Brian Giles
Why he's good: Career .950 OPS. Led the majors in walks last year. He hit only 42 homers in two-and-a-third "disappointing" seasons in San Diego. The only real disappointment came when Giles had to bat at home. He hit only .267 / .378 / .417 in Petco Park, a huge contrast to his 1.008 OPS on the road. No wonder he didn't resign with the Pads. There's no doubt he is declining, but last year he countered the downward trend with an upswing in all his averages. His .423 OBP was higher than his career stats (.413). He's very durable, sitting out only seven games in two years with San Diego. And his defense is above average.

Why he'd fit well with us: His power numbers, most noticeably his home run totals, have dwindled since the trade to San Diego. He'd get his confidence — and swing — back with the Juicebox's short porch in right. More importantly, at least to Drayton, Giles is a hard and serious worker with a good attitude and great approach to the game. He's a gamer — the kind of guy the Astros will want on their side. The teammates, as well as the city, will embrace him.

Downsides: He'll be 35 in January. But has not the city of Houston discovered the fountain of youth? His power numbers have taken a dive since he slugged .622 in 2002. His speed isn't what it used to be, on the base paths or in the outfield. His arm is accurate, but I don't know if he'd play right over Lane or not.

Let's talk money: He hasn't gone unnoticed by any means. But if Giles ever hit 30 homers for a contender, he'd be a rich man by now. His 15 homers in a contract year really cost him a couple million. Now, instead of making what he deserves to make ($10 million/year), a fortunate team can nab him for a bargain ($8 million/year?). He nixed a three-year, $21 million extension from the Padres, which was really an insult more than anything. We should be willing to go as high as $18 million for two great years. Unfortunately, we most likely will not be able to sign him if Bagwell doesn't restructure his contract.

Jose Cruz Jr.
Why he's
good: Correction: He used to be good. He hit 64 homers in two years with the Blue Jays! Sure, he's only hit 77 in the four years since, but he seems to have found his power stroke at the tail end of the year with the Dodgers. At 31, he might be on the verge of a breakout year. Also, the man takes a ton of walks and hits from both sides of the plate, making him a dangerous asset. He's used to playing centerfield, but he can play any outfield spot, and likely will in Houston.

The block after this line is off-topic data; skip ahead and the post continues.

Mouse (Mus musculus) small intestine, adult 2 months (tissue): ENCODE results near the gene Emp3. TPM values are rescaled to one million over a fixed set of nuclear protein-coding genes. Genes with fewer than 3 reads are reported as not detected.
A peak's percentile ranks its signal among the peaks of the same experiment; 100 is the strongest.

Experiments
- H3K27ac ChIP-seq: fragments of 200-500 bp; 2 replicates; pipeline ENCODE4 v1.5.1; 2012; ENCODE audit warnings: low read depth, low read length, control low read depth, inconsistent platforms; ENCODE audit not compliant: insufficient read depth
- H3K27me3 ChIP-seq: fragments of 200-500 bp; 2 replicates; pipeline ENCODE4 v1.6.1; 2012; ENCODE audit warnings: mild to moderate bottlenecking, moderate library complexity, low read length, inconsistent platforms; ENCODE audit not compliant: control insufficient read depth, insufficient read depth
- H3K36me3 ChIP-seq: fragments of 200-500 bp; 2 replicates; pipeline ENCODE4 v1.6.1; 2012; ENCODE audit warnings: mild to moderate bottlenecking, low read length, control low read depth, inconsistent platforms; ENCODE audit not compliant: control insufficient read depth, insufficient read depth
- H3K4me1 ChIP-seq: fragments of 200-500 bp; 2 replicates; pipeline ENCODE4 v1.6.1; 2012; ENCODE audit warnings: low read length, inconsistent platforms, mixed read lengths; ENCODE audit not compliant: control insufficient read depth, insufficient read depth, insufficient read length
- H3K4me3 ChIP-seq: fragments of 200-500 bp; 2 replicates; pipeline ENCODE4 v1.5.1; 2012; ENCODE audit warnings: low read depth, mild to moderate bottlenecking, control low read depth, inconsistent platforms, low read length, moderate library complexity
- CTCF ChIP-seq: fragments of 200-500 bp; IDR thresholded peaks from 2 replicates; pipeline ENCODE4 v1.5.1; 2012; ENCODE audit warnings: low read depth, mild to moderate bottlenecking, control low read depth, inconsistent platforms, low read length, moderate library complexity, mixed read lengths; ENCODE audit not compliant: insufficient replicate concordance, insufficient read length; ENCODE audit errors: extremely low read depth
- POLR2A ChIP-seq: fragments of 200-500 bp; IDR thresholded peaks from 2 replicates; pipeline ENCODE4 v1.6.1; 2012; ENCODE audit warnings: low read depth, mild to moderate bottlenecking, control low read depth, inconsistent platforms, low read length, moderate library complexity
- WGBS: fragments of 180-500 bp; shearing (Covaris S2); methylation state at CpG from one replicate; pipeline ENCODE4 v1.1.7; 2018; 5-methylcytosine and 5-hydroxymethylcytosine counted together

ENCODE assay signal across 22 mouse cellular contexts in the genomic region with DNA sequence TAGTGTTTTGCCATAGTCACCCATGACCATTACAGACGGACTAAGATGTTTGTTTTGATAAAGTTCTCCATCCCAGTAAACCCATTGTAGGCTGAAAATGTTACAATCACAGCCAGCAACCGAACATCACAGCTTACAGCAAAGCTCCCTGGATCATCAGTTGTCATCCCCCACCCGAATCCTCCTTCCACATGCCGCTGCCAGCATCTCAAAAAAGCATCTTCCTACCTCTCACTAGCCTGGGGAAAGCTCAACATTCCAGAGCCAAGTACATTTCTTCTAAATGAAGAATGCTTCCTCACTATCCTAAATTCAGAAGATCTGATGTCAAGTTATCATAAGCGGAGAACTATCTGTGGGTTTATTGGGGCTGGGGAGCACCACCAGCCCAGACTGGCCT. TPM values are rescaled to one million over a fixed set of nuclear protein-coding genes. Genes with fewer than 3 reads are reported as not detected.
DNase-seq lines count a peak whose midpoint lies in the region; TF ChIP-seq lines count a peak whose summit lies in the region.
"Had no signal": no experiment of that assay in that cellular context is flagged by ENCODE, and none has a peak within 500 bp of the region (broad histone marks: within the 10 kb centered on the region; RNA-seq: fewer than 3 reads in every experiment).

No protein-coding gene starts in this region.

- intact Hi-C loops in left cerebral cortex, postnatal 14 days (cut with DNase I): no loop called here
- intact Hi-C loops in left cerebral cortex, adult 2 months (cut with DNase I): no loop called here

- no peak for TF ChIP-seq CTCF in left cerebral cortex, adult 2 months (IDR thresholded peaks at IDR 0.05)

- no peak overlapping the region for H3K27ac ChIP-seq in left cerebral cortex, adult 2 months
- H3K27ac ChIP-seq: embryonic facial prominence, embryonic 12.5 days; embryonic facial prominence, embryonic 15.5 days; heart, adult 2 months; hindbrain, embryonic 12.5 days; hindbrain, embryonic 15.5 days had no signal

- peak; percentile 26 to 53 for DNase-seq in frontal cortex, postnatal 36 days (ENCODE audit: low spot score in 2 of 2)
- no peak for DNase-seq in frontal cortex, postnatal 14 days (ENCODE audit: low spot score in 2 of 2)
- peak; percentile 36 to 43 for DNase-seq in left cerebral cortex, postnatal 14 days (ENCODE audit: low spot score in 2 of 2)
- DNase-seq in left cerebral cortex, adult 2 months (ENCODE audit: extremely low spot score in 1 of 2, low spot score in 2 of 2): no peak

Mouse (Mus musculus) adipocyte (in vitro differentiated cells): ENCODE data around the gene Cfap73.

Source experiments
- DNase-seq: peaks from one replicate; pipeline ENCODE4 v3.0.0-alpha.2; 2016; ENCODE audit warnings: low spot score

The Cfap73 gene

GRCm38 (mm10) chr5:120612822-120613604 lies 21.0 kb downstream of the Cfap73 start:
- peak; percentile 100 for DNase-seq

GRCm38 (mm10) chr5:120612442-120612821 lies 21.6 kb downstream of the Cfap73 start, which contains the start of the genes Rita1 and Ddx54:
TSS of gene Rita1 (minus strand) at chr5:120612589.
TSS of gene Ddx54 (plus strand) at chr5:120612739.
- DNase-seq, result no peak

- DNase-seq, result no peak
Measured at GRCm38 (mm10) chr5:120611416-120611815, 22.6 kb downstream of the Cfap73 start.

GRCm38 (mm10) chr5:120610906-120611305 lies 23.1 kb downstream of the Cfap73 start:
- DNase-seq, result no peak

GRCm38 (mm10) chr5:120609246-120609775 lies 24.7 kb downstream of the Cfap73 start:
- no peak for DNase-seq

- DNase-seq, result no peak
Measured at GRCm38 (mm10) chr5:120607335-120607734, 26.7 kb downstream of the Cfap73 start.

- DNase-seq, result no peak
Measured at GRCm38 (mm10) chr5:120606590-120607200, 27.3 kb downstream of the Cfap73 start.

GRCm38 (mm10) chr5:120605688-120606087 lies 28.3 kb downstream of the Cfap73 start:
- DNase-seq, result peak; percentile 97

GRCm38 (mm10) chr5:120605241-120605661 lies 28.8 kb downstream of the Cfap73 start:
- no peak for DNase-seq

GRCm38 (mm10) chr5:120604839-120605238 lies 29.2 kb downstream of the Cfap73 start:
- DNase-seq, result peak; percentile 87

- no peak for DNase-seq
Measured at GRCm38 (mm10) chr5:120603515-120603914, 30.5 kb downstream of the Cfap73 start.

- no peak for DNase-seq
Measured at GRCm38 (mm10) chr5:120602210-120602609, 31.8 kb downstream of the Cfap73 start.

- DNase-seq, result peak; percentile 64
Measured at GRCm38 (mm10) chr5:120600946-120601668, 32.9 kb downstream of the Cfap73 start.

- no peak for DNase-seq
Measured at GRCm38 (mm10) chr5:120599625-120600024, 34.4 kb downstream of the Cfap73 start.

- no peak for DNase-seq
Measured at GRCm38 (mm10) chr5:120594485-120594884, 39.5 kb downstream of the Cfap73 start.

Why he'd fit well with us
: Yes, his pops coaches first base. Yes, he went to Rice with Lance Berkman. Those things shouldn't suddenly make him a great hitter again, but they'll definitely allow him to fit in more comfortably. He'll like the "Cruuuuuuuz" chants. He'd be a great fit in the lineup between Ensberg and Lane.

Downsides: He's definitely a question mark in terms of offensive production. His optimum performance could be as good as .280 / .380 / .450, which would be a tremendous improvement to our offense. But he could sink to the .750 OPS -guy we've seen the past three or four years.

Let's talk money: He may have priced himself out of our range with his offensive outburst in Los Angeles. But the Yankees won't sign him, and the BoSox already gave up on him. So it's doubtful anyonewill give him more than a 2-year, $7 million deal, which is what I'd gladly give him.

Bernie Williams
Why he's good: Jack says he's a borderline Hall-of-Famer. I doubt that, but check out his career stats: an .863 OPS on average is phenomenal. Yes, he sucked last year, posted career0lows across the board. But some of his craptitude can be attributed to injury and possibly pressing. Over his career, he's showed patience and power from both sides of the plate. And his home and away splits are nearly identical. In 2004, he posted a .262 / .360 / .435 line, which I think is still reasonable for him if he stays healthy in '06. (By the way, his .688 OPS in 2005 was better than FOUR of our starters: Ausmus, Burke, Taveras and Everett. As bad as people said he was in NY, we had four guys worse than him. Ha.)

Why he'd fit well with us: He wouldn't have to play center, and his lack of speed would be excusable in our short left field. He'd give us another switch hitter with power from both sides to complement Berkman. He's a stand-up guy, a clubhouse guy, someone the Astros always look for in their signings. And he'd be our first black player since — who? Mike Jackson? Tony Eusebio? I guess Gipson is black... Anyway, he could really make a second home down here and I'm sure the team would welcome him.